Biennial Budgeting: Do The Drawbacks Outweigh The Advantages?

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By Robert Greenstein and James R. Horney

June 16, 2006

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Senate Budget Committee Judd Gregg (R-NH) has introduced legislation (S. 3521) that would make far-reaching changes in the federal budget process.  Included in that legislation is a proposal to move the federal budget from an annual to a biennial cycle.  Proponents of biennial budgeting present it as a reform that will lead to more thoughtful and deliberative budgeting and allow more time for Congressional oversight.

It is likely, however, that not all of the effects of biennial budgeting will be positive.  For instance, in testimony in 2004, then Congressional Budget Office Director Douglas Holtz-Eakin warned:

However, changing to a two-year cycle could have significant drawbacks.  It could diminish the effectiveness of Congressional control of spending in the appropriation process and could make adjusting to rapidly changing budgetary and economic conditions more difficult.  If the economic and technical assumptions underlying the two-year budget resolution were not revised before the end of the biennium, the information and estimates that policymakers used would be far less reliable.  Budget discipline and Congressional oversight might suffer if major policies were reviewed less frequently.  And large supplemental appropriation bills could be more likely under a biennial budget process.  Finally, it is unclear whether the root cause of the problems cited by the proponents of biennial budgeting is the annual timetable or other factors that would be largely unaffected by a switch to two-year budgeting.[1]

Many budget experts have concluded, in fact, that the disadvantages of biennial budgeting outweigh the advantages and make it an unwise course to pursue.  For example, Thomas E. Mann of the Brookings Institution, one of the nation’s leading experts on the Congress, concluded that:

I find the case for a biennial budget and appropriations process too weak and the risks too high to recommend such a course of action.[2]

It also may be noted that the majority of states, including nearly all of the largest states, use annual rather than biennial budgeting, and that a number of states abandoned biennial budgeting in recent decades because of problems it was causing.  The Government Accountability Office has reported that the number of states that moved from biennial to annual budgeting since the mid-1960s is more than twice the number that moved from annual to biennial budgeting.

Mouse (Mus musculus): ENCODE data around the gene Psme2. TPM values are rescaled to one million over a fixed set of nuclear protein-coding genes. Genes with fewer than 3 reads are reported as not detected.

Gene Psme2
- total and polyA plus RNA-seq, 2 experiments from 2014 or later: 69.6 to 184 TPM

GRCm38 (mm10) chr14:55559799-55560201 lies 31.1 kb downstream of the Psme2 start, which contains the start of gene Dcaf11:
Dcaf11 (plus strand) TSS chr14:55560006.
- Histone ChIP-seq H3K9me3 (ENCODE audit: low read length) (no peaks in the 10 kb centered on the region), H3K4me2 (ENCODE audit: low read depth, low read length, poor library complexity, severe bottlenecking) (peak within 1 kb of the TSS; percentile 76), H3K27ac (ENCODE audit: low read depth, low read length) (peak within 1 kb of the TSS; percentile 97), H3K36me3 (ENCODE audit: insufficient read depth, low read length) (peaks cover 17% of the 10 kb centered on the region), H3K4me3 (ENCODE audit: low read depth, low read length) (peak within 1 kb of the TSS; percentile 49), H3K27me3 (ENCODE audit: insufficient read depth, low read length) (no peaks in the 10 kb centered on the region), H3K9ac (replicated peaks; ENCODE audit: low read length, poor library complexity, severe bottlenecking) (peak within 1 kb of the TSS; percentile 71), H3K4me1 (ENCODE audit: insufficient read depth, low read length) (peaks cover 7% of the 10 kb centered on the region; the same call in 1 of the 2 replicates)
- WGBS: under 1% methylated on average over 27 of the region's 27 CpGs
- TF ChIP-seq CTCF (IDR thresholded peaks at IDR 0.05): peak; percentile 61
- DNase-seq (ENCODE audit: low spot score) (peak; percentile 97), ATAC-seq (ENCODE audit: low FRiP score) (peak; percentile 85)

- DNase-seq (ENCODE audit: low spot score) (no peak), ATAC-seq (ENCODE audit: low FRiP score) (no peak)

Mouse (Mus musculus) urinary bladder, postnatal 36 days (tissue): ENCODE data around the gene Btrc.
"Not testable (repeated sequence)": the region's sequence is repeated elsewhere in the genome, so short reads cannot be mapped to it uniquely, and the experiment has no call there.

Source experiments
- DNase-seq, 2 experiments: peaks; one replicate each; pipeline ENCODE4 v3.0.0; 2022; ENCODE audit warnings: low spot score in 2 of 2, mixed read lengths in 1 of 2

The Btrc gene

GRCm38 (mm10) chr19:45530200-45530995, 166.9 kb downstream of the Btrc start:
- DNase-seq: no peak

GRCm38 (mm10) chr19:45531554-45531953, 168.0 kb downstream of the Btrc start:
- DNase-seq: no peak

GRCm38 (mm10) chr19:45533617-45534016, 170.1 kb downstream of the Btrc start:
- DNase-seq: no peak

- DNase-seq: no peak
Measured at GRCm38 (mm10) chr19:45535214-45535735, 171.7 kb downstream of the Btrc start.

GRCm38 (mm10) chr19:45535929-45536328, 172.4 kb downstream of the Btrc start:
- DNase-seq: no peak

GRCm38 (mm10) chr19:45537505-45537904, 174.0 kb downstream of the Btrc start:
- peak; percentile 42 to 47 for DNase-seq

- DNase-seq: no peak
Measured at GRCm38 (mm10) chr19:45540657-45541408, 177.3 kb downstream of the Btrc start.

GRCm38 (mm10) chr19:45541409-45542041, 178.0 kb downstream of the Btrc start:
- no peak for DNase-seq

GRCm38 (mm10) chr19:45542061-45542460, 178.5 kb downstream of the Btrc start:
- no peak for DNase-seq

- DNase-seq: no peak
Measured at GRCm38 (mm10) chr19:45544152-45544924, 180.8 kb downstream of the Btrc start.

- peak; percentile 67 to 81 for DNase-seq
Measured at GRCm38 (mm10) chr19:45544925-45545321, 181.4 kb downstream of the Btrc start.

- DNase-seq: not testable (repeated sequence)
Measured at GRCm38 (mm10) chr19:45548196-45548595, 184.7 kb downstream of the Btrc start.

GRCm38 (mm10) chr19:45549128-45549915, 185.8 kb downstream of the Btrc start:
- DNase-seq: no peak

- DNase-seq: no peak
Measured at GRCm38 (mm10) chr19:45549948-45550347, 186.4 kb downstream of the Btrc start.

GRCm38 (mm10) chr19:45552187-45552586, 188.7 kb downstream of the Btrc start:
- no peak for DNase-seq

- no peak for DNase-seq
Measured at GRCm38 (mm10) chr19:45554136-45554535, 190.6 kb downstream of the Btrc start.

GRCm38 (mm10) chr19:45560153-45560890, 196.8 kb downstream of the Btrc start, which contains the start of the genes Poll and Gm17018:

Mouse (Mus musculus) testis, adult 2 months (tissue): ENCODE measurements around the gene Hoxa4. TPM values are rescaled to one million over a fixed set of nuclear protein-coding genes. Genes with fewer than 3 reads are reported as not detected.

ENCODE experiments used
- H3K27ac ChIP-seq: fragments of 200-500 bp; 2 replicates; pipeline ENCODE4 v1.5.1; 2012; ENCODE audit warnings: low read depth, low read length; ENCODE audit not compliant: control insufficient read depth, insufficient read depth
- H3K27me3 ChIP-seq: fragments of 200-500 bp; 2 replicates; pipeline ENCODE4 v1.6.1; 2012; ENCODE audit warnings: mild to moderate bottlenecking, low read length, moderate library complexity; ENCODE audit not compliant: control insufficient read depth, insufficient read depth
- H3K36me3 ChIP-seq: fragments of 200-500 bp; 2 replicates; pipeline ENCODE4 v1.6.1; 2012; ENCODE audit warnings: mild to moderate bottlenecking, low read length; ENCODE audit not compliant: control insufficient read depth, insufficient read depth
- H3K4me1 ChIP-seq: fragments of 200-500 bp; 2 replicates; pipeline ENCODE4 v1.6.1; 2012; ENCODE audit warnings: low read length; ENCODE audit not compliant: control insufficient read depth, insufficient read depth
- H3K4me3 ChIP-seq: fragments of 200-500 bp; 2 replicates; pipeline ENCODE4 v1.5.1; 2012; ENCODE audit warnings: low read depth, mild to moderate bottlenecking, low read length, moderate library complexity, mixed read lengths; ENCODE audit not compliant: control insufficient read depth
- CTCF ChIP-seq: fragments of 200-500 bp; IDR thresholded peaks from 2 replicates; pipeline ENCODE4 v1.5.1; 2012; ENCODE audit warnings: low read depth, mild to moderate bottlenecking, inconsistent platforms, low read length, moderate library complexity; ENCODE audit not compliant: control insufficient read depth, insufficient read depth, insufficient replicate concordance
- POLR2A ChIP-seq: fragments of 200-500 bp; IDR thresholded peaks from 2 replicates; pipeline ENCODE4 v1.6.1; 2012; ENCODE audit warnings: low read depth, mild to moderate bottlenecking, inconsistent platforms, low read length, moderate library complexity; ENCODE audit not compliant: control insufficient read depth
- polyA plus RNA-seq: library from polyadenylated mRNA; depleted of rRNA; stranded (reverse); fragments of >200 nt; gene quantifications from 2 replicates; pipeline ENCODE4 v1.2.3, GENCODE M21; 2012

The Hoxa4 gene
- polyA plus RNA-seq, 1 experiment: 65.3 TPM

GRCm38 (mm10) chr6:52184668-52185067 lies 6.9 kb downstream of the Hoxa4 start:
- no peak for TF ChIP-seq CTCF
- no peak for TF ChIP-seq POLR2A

This analysis examines the limitations of biennial budgeting.

Budgeting Too Far in Advance

Biennial budgeting involves working on budgets very far in advance.  Agencies would begin to put together budgets for the second year of a two-year cycle at least 28 months before the year would start and 40 months before the year ends.  Federal agencies typically begin working no later than June on the budget the President submits the following February for the fiscal year that will commence the following October.  Under biennial budgeting, agencies would begin working in June on a two-year budget, the second year of which would not commence for 2 1/3 years.

Similarly, the Office of Management and Budget and the White House usually make key decisions on the President’s budget in November and December.  These decisions would come 22 to 23 months before the beginning — and 34 to 35 months before the end — of the second year of a biennial cycle.

Such long lead times would result in decisions that become outdated.  During the intervening period, there would inevitably be findings concerning the effectiveness of various programs and changes needed in those programs from GAO reports, Inspector General’s reports, and research studies.  Under biennial budgeting, a year may be lost before these findings and developments can be reflected in budget decisions.

Substantial changes in economic conditions also can occur in the intervening period.  Biennial budgeting would make it harder for the federal government to respond expeditiously to changes in such conditions.  Because decisions relating to the second year of the two-year cycle would be made so far in advance, it would be more difficult for the government to use fiscal policy to help stabilize the U.S. economy when the economy weakened unless significant changes were made during the second year of a biennial budget cycle.